The Role of Policy in Preventing Sexual Violence

Publication Date


Document Type

Book Chapter


The intent of this essay is to contrast the policy emphasis of American lawmakers with that of their Canadian and European counterparts on what role law should play in dealing with non-consensual sex. One growing trend in crime policy has been governments' desire to prevent sex offences. The first section of this essay provides a brief discussion of the harms and prevalence of sexual victimization, particularly child sexual abuse (CSA). The second section summarizes key policy developments in the United States in the latter part of the 20th century and the early part of the 21st century. Most notably, it is critical to understand how the media can frame our public safety concerns about sexual violence and offending. Transitioning to the primary focus of this essay, the third and fourth sections discuss an evolution in sexual violence policy. As exemplified by laws governing civil commitment and Internet sex stings, the United States has chosen to codify sexual assault prevention. These statutes and policies are expanding governmental efforts to criminalize sexual behaviours before they result in physical harm to a victim. Centered to those laws are the erroneous assumptions that we can predict which sex offenders will inevitably reoffend, thus justifying their detention. The fifth section examines European and Canadian approaches to sex crime preventive detention. The sixth and final section distills the strengths and weakness of criminalizing sexual assault prevention on the tenet of perpetual dangerousness. With an eye toward expanding our debate about sexual violence, the role of law, and the difficulty in predicting offending, this essay seeks to challenge the practice of preventive detention in the name of public safety.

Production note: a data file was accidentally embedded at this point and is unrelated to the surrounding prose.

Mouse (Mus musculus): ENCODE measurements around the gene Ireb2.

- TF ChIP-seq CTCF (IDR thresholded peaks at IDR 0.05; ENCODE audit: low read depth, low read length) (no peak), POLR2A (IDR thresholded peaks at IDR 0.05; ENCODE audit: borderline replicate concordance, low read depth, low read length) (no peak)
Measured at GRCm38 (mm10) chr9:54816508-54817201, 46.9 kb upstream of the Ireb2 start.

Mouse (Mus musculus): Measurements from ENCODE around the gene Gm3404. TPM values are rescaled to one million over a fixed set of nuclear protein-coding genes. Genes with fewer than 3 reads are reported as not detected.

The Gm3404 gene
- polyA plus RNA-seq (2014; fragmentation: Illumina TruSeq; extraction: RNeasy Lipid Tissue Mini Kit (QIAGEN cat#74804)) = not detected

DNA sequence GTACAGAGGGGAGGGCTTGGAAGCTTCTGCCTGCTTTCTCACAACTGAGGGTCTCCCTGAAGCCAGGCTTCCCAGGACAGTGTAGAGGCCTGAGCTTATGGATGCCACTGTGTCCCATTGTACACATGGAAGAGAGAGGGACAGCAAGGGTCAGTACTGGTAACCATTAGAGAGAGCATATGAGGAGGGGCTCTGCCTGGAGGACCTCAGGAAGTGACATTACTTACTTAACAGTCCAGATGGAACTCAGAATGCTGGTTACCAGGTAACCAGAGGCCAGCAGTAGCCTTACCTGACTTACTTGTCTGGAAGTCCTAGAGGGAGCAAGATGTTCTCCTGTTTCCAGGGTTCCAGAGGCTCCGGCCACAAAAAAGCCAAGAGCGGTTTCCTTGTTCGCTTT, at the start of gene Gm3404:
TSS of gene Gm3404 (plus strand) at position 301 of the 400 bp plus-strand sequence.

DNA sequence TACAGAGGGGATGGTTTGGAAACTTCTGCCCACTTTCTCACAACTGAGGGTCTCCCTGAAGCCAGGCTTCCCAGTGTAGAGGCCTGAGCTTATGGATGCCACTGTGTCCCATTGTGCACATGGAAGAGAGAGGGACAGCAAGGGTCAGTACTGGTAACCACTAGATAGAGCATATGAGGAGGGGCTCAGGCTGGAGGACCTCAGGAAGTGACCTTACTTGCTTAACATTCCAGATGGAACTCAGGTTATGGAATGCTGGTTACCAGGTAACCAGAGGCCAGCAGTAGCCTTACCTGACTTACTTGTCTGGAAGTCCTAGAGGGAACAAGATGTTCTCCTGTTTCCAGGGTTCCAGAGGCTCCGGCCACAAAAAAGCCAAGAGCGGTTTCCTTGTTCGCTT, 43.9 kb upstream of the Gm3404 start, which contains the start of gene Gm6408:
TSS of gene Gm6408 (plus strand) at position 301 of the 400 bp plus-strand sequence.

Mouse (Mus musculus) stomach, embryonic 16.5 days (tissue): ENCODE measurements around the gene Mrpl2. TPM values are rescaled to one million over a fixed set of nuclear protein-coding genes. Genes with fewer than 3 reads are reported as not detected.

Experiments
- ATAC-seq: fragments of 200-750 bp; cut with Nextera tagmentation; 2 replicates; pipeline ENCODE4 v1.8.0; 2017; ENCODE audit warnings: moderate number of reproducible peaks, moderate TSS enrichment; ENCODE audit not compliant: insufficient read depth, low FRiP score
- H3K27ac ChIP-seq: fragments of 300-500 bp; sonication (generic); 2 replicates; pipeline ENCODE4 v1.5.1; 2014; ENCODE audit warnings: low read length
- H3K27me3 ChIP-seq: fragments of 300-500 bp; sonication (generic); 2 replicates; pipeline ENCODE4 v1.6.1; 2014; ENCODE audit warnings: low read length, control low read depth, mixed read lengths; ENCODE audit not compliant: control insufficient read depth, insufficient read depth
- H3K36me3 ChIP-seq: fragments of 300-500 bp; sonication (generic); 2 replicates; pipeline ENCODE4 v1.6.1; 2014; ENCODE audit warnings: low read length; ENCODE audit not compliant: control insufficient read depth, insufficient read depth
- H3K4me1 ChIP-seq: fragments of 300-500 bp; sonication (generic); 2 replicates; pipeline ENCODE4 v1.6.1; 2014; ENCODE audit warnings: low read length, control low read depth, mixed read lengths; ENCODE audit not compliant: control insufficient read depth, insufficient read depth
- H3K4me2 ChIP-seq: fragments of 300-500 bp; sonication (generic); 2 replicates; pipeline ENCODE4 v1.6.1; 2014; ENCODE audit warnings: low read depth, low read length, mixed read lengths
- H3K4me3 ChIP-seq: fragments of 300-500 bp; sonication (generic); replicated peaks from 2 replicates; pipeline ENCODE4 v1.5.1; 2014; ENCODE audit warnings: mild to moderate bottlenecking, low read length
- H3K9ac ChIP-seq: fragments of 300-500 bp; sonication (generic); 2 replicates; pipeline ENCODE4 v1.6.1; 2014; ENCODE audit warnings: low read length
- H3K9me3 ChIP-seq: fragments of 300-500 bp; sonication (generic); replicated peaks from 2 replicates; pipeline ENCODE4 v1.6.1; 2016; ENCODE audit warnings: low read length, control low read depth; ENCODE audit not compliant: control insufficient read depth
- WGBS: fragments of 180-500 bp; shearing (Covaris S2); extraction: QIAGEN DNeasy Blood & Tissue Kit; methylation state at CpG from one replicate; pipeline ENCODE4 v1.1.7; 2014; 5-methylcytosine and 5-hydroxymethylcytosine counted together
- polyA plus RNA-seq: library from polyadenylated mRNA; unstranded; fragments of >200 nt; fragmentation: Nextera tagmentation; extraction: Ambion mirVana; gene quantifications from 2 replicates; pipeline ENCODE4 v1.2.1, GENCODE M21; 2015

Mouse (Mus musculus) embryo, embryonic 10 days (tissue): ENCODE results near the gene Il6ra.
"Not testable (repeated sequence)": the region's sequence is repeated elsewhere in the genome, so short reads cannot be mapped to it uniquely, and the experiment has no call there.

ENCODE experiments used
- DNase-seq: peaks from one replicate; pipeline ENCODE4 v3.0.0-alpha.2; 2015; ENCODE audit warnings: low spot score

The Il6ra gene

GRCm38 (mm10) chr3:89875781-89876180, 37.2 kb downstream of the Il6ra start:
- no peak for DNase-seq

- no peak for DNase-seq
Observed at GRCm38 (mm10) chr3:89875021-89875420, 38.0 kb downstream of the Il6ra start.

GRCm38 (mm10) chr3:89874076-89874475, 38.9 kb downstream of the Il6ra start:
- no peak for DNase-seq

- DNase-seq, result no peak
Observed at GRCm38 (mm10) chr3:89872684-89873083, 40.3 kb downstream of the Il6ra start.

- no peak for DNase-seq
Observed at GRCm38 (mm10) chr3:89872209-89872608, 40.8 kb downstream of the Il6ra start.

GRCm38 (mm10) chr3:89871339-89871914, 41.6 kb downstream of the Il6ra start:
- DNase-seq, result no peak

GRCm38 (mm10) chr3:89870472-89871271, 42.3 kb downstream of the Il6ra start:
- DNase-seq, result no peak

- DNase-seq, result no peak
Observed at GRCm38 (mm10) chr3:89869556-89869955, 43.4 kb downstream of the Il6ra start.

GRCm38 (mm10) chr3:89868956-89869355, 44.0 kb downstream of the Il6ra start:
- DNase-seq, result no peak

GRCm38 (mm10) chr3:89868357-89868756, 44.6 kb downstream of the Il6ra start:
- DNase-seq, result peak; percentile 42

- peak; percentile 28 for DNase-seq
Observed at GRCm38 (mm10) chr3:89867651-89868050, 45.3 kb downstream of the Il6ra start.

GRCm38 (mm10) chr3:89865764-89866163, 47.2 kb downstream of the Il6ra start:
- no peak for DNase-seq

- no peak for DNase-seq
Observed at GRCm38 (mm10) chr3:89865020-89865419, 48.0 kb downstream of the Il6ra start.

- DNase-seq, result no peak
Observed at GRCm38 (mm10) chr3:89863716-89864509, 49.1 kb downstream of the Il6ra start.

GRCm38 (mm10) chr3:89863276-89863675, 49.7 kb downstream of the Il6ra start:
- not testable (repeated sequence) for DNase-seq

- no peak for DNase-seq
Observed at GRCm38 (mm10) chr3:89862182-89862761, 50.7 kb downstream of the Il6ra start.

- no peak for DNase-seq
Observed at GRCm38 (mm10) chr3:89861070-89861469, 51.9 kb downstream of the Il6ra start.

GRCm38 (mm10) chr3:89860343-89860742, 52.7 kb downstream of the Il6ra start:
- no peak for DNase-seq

Original Citation

Wright, R. (2017). The Role of Policy in Preventing Sexual Violence. In T. Sanders (Ed.) The Oxford Handbook of Sex Offenses and Sex Offenders (pp. 289-309). Oxford; New York: Oxford University Press.

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